‘A fresh start might be the answer to elevate Souttar’s growing career’: The Aussie’s desperate situation at Leicester


It was as few as 98 minutes.

Yes, that’s correct; that’s all the playing time Socceroo Harry Souttar was afforded in Leicester City’s promotion-winning 23/24 campaign.

This is not ideal for a player so key in Graham Arnold’s national plans, and in his latest press conference, Australia’s manager made this known to the player and the public:

“I know he’s going through a tough time at Leicester. I had a good chat with him today. He has to fix it. This can’t go on forever, but what we are doing probably at the moment is helping his career by giving him match minutes during these FIFA (international) windows and showing what he can do, but as a side to him today, this next transfer window is going to be really crucial for him.”

While requesting a transfer may seem like a straightforward solution for Souttar, the reality is more complicated, suggesting that more factors might be at play in his decision.

Souttar’s current situation at Leicester

With Enzo Maresca taking charge of a relegated Leicester City side in season 23/24, expectations were that Leicester would bounce right back to England’s top division.

However, for Maresca to get the Foxes rolling, Leicester had to adapt to his style, which came at the expense of some existing personnel.

The team’s personality and identity had to be in sync with Maresca’s style, which affected squad players like Harry Souttar.

His playtime dropped significantly, from 12 games in the 22/23 Premier League season to 98 minutes in the Championship.

(Photo by Martin Rickett/PA Images via Getty Images)

Maresca stated that the “very simple” reason Souttar didn’t feature at all for the Foxes was the personnel he had at his disposal.

Maresca fancied the 31-year-old Jannick Vestergaard and 26-year-old Belgian Wout Faes as his starting centre-back pairing. Both played 43 and 42 games, respectively.

Maresca’s methodology included adopting a high line, with fullbacks Ricardo Peirera and James Justin tucking inside as inverted fullbacks to dominate midfield and distribute to his wide wingers.

This tactical setup meant his centre backs needed high comfortability on the ball and excellent recovery speed and tenacity, much like Man City, where he learned his craft from Pep Guardiola.

Unfortunately, Maresca did not see these qualities at a high level in Harry Souttar.

It was hard to see Souttar getting a chance regardless due to Faes and Vestergaard’s flawless form throughout the 23/24 campaign.

The pair was the main reason Leicester only conceded 41 goals, the fewest in the Championship, ensuring the Foxes’ promotion.

Even veteran Conner Coady was preferred to Souttar, playing 12 matches. That alone should have been the Aussie’s cue to leave.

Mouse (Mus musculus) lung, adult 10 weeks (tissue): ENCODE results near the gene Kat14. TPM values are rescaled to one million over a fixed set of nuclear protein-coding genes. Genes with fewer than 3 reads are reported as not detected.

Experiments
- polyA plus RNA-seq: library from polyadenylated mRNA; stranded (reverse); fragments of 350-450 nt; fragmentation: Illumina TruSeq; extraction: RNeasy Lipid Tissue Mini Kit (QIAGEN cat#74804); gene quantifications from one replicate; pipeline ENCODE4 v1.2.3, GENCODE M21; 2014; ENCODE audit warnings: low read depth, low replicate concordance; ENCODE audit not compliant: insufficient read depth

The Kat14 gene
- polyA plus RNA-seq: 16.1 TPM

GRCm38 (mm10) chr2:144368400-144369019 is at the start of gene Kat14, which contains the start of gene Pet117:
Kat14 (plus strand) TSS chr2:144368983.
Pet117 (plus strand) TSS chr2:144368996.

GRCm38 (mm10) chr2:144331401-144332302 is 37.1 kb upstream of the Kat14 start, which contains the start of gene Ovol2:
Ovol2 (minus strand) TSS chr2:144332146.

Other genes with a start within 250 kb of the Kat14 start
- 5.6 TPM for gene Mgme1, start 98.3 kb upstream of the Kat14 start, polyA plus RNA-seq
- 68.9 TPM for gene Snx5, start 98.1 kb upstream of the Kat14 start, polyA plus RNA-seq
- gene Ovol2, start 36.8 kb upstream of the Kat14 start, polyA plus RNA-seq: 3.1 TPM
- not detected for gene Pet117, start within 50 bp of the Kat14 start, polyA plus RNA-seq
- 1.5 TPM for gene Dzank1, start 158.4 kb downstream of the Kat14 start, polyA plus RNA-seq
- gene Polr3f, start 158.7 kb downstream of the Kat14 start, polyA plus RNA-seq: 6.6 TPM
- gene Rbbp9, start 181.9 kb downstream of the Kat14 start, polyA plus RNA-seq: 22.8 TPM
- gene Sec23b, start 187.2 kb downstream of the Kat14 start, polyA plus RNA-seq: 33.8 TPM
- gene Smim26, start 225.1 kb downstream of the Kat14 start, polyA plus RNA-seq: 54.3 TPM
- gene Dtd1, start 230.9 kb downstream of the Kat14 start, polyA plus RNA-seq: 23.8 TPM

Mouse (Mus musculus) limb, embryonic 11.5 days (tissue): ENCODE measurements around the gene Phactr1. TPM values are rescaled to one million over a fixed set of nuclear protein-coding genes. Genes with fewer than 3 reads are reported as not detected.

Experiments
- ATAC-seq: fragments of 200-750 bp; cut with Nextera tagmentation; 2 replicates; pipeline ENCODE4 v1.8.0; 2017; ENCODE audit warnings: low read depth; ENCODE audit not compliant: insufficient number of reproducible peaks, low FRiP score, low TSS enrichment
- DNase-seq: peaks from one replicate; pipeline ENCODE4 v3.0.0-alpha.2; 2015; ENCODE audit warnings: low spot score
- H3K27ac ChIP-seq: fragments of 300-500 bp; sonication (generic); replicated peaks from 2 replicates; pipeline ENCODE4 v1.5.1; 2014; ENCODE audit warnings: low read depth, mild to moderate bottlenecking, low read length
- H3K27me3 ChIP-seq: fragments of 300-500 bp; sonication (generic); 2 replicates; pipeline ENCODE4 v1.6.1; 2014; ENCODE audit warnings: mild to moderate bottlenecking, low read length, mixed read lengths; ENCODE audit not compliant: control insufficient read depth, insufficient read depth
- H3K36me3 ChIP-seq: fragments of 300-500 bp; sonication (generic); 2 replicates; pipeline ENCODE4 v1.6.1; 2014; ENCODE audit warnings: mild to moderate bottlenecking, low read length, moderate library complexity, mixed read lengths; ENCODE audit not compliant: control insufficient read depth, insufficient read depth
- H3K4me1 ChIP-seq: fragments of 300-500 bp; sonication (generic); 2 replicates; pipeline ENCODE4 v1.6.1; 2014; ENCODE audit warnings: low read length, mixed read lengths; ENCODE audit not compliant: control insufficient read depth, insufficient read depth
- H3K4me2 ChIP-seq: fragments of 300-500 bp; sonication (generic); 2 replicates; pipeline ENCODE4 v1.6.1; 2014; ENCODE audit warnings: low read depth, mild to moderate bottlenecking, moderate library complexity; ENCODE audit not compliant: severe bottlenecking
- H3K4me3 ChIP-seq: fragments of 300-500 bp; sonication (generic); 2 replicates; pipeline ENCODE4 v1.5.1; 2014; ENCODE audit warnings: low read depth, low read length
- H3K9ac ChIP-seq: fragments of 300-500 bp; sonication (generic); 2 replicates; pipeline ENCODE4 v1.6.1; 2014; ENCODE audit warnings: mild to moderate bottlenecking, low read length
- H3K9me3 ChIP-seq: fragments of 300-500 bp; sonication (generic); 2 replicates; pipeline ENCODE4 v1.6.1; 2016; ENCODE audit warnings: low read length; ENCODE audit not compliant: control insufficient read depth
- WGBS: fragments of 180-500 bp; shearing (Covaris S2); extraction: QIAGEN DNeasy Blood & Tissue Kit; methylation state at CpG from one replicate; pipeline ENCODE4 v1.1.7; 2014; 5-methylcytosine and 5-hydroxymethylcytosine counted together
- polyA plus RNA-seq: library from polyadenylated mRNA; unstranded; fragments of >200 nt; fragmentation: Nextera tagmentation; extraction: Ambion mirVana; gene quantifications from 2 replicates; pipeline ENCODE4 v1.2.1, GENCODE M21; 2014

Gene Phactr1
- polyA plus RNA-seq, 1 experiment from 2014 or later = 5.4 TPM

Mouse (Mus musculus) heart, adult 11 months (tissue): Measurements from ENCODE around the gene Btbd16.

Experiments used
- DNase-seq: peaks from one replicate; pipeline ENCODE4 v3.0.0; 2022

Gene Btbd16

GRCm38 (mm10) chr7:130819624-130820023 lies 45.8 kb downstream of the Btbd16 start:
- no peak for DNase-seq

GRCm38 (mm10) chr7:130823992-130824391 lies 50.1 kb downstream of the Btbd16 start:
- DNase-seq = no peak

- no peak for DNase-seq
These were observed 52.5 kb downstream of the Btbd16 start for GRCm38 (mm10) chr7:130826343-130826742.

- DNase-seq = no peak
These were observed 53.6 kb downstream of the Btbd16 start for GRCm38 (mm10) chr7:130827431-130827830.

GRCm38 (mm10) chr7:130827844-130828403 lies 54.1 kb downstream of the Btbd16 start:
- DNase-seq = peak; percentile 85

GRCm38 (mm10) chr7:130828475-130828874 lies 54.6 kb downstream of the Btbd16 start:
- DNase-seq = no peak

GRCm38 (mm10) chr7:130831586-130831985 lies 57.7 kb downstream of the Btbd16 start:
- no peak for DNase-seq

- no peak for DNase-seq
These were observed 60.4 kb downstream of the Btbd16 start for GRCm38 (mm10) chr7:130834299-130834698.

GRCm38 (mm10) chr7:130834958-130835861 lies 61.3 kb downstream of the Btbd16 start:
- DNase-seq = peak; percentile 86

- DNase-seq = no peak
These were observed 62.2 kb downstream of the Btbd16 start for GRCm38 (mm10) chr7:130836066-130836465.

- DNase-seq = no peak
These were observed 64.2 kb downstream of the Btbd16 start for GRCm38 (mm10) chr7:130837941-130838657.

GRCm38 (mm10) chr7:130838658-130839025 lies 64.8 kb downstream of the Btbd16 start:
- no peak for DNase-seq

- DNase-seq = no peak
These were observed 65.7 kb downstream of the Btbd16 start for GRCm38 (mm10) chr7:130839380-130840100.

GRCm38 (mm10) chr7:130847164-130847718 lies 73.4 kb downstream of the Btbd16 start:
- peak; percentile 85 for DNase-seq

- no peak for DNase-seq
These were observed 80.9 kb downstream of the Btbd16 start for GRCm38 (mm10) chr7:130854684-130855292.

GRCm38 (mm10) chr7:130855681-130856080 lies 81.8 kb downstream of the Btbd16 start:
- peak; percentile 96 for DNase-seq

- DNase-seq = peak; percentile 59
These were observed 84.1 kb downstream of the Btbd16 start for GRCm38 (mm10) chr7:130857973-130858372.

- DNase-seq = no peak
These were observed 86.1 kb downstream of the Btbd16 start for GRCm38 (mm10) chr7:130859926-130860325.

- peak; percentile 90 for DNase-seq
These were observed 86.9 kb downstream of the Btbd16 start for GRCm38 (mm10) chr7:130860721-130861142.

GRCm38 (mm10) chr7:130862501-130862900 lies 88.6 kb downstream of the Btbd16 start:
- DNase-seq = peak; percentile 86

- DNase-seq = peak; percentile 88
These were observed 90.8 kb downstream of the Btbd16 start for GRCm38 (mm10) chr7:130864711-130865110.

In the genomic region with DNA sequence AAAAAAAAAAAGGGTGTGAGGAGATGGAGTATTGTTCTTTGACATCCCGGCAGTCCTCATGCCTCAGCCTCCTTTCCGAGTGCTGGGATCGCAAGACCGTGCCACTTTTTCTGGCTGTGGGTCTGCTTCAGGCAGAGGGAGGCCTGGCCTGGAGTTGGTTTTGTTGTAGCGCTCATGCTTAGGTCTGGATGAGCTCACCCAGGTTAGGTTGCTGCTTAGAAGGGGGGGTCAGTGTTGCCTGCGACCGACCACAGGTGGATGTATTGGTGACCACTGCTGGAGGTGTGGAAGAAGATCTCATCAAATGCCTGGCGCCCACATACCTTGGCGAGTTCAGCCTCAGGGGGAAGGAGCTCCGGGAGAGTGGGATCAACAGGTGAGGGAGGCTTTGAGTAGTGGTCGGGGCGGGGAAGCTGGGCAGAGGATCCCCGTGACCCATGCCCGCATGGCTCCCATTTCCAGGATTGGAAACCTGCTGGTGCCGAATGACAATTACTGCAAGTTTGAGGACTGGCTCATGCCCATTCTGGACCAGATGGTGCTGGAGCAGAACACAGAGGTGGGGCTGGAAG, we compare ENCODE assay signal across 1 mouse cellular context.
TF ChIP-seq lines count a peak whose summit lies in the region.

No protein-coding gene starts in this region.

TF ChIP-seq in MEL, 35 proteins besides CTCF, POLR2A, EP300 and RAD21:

Why Souttar needs to leave Leicester and maybe England

It isn’t ideal when you’re Australia’s spiritual leader, backline general, and arguably the Socceroo’s most crucial player, yet you’re mostly out of any matchday squads for your club side.

This has not pleased head coach Graham Arnold one bit.

In the meantime, Souttar can get away with next to no minutes and still do well against inferior teams such as Bangladesh, but as the Socceroos’ World Cup qualification campaign ramps up, they’ll need their key man to be sharp and in form.

Souttar seems keen to prove himself at Leicester, evident by his rejection of Maresca’s option for the defender to leave the club in the summer, despite knowing he was way down the pecking order for the Italian.

Unfortunately for Harry, the sample size is big enough now. It won’t get any easier breaking into Leicester’s starting eleven now that the Foxes are back in the Premier League and looking to bolster their squad in a big way.

Souttar would benefit from a move away from his comfort zone as a whole. Having played in the United Kingdom his whole career thus far, Souttar would be wise to follow the steps of other players from the UK to try to reignite their careers overseas.

Most notably former Chelsea academy product now at AC Milan Fikayo Tomori and Jadon Sancho who had a magical stint at Borussia Dortmund. A fresh start might be the answer to elevate Souttar’s growing career.

A move to either Italy or Germany would be a good option as long as the defender gets minutes. Souttar’s skill set would complement and improve due to the styles of play these countries pride themselves on.

Harry Souttar. (Photo by Richard Heathcote/Getty Images)

Having played in the Premier League, Souttar still has value at 25, so a lower to mid-table top-division club would be more than keen on his services.

Any club that acquires Souttar’s services would get a two-metre-tall dominant force in the air and on the ground who isn’t fussed when dealt the responsibility of playing out with the ball.

It’s pretty enticing if you ask me. Not to mention, Souttar is arguably the first name on his national team sheet, meaning whatever club gets him, he will get a seasoned international with quality if utilized and treated correctly.

Harry Souttar’s career is at a critical juncture. He cannot afford to continue scrapping for minutes, even at the highest level. The Socceroos need his talents, and his legacy demands that he takes action. The time for a transfer is now.

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The upcoming transfer window is going to be massive for Harry. Watch this space; I know Graham Arnold definitely will.

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